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Puzzles of the form "Make X using the digits [list of digits] and the operators [list of operators]" are on-topic (and unpopular among some). They fall under the tag . However, a puzzle which lacks a list of allowed operators is subject to closure, e.g. as "Needs Details or Clarity". Insufficiently specified operators are most commonly due to either:

  • a complete lack of text about allowed operators (e.g. "Make X using the digits [list of digits]." is the full question)
  • a vague statement along the lines of "all mathematical operators are allowed" (occasionally a puzzle which is initially of the other type will be edited to be this)

We have established ways to deal with the off-topic puzzles. These are friendly comments to point out the problem, combined with close-votes as a temporary measure until the proper edits are made. However, because closure takes time, it is still possible to post an answer to the underspecified question. I recently saw two examples. These answers start by declaring what operators they assumed were acceptable. Notably, they may either be incorrect in their assumptions, or someone else may post a different answer with different assumed-acceptable operators.

What should I, as a non-diamond community moderator, do when I see such answers? Is it appropriate to:

  • post a comment noting that the question is currently off-topic, and request that they refrain from answering such puzzles in the future?
  • post a comment noting that the question is currently off-topic, and request that they delete the answer until a the puzzle is edited?
  • downvote the answer (accompanied by one of the above comments)?
  • flag the answer as Very Low Quality or for moderator intervention?

What actions are appropriate to take when someone posts an answer to an underspecified puzzle?

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3 Answers 3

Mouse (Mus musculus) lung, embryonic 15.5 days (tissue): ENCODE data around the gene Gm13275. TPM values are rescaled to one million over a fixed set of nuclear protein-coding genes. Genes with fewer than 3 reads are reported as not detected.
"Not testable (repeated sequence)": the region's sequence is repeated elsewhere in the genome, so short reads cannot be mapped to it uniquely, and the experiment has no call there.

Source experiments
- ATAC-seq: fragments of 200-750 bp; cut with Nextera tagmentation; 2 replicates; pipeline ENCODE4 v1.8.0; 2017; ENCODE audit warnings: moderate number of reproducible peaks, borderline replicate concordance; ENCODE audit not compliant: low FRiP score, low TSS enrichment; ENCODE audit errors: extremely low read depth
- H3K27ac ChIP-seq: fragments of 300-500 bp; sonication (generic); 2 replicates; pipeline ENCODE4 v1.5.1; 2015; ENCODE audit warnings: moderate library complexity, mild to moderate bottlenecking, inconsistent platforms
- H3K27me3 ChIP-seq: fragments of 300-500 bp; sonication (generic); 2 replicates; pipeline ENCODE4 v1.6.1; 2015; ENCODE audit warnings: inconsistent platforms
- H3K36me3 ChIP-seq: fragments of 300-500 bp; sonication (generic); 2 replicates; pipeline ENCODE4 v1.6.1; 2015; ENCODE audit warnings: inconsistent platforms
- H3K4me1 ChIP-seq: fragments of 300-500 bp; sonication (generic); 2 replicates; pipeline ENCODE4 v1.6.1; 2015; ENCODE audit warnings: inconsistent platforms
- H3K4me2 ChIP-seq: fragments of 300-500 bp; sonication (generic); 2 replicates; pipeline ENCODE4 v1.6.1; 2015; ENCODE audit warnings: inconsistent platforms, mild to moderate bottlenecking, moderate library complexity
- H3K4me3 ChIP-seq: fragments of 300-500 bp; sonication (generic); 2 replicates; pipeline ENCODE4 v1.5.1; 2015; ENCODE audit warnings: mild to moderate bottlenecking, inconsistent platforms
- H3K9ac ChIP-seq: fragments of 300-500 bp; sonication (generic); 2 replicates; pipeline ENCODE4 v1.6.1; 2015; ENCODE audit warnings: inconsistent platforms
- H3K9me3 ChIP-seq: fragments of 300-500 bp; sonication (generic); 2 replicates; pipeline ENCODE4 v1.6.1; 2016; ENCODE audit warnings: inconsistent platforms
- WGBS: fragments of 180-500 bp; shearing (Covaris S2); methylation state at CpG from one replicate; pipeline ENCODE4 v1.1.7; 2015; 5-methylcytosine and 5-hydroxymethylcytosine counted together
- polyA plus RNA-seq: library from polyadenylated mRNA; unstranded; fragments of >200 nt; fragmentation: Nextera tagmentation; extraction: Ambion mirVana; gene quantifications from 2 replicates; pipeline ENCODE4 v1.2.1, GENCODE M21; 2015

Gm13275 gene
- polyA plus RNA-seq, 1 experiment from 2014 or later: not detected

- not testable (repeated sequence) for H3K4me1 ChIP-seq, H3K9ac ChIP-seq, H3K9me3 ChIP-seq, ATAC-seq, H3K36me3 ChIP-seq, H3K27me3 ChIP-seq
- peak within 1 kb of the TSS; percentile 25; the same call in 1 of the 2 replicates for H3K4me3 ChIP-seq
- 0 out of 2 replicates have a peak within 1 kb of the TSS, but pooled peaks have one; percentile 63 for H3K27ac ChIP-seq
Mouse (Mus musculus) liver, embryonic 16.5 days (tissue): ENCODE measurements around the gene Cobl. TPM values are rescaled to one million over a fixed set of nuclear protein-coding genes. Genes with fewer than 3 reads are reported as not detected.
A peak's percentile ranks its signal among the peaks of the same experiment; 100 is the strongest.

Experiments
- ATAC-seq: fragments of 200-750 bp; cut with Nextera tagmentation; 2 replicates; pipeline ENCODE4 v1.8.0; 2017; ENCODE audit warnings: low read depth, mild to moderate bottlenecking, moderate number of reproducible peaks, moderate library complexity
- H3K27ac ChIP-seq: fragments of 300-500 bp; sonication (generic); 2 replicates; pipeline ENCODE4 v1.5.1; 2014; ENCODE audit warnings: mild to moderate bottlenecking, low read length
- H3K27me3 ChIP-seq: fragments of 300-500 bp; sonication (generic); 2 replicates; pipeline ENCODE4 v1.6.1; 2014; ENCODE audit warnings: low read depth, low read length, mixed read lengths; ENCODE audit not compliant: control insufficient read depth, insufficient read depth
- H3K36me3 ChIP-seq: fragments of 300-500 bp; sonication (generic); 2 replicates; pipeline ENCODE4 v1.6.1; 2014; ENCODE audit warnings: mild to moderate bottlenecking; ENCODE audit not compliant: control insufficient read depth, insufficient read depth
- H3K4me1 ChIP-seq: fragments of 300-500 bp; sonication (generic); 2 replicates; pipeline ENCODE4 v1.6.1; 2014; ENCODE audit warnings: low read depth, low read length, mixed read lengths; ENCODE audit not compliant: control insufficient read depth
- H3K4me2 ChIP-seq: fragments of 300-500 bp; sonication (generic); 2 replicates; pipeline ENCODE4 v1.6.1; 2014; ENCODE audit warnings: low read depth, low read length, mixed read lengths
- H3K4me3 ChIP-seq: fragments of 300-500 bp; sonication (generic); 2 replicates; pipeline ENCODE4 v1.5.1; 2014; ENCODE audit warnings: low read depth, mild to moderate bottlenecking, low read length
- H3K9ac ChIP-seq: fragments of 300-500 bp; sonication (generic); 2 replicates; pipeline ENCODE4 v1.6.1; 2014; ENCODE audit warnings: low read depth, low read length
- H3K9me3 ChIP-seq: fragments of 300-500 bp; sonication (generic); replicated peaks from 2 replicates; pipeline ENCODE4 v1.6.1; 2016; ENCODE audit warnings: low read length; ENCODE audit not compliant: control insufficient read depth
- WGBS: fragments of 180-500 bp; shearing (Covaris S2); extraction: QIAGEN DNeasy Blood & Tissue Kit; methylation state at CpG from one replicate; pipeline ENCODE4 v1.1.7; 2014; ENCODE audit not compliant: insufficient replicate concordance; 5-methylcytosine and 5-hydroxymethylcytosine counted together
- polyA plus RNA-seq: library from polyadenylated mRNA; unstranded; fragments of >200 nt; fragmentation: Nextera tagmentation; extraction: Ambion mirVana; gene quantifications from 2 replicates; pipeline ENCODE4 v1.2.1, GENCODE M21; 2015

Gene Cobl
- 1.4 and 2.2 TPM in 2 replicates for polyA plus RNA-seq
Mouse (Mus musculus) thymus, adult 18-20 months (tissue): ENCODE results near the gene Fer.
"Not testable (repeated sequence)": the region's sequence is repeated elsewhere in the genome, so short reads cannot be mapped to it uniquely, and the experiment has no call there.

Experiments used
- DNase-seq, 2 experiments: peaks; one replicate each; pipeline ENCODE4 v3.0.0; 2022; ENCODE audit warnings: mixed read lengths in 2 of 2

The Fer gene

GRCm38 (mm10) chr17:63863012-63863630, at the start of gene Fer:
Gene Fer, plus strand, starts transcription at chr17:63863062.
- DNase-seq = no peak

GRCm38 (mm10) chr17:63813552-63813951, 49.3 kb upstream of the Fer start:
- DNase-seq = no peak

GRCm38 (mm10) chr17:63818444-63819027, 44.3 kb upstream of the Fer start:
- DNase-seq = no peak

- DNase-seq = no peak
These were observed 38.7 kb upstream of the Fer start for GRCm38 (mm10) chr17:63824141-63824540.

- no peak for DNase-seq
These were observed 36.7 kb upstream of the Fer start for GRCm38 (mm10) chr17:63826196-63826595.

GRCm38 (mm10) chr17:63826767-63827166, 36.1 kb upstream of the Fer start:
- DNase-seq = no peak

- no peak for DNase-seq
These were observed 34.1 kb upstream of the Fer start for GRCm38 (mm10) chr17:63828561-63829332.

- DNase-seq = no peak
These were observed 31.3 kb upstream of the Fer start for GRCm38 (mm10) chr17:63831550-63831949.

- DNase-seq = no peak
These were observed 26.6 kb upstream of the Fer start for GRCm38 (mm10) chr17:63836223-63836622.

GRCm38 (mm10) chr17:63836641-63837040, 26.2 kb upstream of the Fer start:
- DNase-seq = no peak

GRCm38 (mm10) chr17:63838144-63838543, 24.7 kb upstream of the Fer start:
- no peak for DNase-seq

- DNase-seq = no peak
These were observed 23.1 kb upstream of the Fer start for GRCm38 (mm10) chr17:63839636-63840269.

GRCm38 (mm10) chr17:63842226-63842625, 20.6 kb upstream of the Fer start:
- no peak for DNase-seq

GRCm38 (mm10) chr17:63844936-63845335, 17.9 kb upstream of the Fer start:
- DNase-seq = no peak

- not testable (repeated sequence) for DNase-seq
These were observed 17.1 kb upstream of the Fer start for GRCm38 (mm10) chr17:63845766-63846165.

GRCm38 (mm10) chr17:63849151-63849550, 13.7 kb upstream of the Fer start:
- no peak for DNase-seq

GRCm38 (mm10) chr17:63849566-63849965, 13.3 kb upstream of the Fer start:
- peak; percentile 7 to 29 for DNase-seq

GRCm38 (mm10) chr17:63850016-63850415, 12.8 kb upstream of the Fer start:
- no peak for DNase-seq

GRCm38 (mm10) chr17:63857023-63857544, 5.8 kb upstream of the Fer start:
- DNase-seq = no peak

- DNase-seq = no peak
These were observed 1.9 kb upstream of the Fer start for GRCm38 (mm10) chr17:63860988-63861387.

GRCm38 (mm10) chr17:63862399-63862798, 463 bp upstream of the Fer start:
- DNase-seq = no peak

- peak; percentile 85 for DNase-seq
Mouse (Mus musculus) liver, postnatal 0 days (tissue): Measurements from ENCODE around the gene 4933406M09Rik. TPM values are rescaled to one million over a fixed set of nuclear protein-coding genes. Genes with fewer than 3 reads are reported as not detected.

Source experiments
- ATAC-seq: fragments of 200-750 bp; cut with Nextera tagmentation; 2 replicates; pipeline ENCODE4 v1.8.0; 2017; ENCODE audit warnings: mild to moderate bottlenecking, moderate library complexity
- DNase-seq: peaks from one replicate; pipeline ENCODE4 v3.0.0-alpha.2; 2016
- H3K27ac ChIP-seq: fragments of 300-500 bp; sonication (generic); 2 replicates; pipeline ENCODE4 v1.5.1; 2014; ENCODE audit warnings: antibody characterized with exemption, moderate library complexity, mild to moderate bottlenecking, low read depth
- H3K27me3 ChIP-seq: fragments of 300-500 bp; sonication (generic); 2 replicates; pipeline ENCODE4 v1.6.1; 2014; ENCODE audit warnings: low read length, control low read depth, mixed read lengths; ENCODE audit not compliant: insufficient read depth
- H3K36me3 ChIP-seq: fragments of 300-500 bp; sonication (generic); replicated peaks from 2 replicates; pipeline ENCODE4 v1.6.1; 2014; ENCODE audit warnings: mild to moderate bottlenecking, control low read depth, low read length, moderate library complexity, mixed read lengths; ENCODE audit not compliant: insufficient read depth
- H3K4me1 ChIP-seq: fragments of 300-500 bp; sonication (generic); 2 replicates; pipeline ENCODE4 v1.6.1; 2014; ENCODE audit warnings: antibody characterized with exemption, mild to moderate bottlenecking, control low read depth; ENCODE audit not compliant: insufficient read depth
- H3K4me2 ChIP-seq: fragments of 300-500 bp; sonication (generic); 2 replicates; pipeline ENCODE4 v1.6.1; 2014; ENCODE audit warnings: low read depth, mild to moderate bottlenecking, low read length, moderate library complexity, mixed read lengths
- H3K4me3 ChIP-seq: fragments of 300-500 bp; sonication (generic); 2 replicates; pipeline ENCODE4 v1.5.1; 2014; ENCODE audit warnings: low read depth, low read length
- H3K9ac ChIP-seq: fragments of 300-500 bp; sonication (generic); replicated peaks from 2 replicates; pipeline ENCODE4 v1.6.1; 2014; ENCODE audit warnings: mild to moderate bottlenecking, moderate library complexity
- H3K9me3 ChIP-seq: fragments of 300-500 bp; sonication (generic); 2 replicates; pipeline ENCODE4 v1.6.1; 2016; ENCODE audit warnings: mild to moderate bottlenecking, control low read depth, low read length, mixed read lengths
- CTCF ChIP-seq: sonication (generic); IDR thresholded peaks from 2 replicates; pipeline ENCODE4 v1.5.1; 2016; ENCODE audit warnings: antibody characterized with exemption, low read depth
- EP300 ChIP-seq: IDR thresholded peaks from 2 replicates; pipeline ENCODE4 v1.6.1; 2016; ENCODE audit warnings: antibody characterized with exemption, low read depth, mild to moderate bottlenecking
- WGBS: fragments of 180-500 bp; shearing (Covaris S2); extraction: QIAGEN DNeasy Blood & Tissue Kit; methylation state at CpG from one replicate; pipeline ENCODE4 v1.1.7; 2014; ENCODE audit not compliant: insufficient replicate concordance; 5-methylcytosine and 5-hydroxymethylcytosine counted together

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the question is currently off-topic

Yeah, well, y'know, that's just, like, uh, your opinion, man. Stack Exchange requires multiple closure votes (or one supervote) precisely because it doesn't trust your opinion. (Nothing personal, of course.) Unless and until the question's closed, it is (tautologically) open to being answered. And if a user doesn't agree with you that it should be closed, there's no reason whatsoever for him not to answer it.

So, to address your questions:

Is it appropriate to:

  • post a comment noting that the question is currently off-topic, and request that they refrain from answering such puzzles in the future?
  • post a comment noting that the question is currently off-topic, and request that they delete the answer until a the puzzle is edited?

I don't see anything wrong with either of those courses of action, provided that the request is penned with my thoughts (above) in mind, which should temper its wording.

  • downvote the answer (accompanied by one of the above comments)?

Shrug. Whatever. Downvoting is always an option for anything.

  • flag the answer as Very Low Quality or for moderator intervention?

I don't see why. It's not low-quality and it certainly doesn't require moderator intervention. (Unlike the question, which is low-quality.) If the question is closed and the asker wants to edit it in such a way that will render the existing answer a nonanswer, then the asker should request/flag the answer to be edited/deleted, as should any reopening voter. (Better yet, don't reopen it: post a new question instead.) But as long as the question hasn't been closed, the answer shouldn't be flagged.

The above is all, of course, my personal opinion; it's based primarily on my experience on another Stack Exchange site (but also slightly on my experience on this one). I should note, too, that it's about underspecified questions in general, rather than just underspecified formation-of-numbers questions.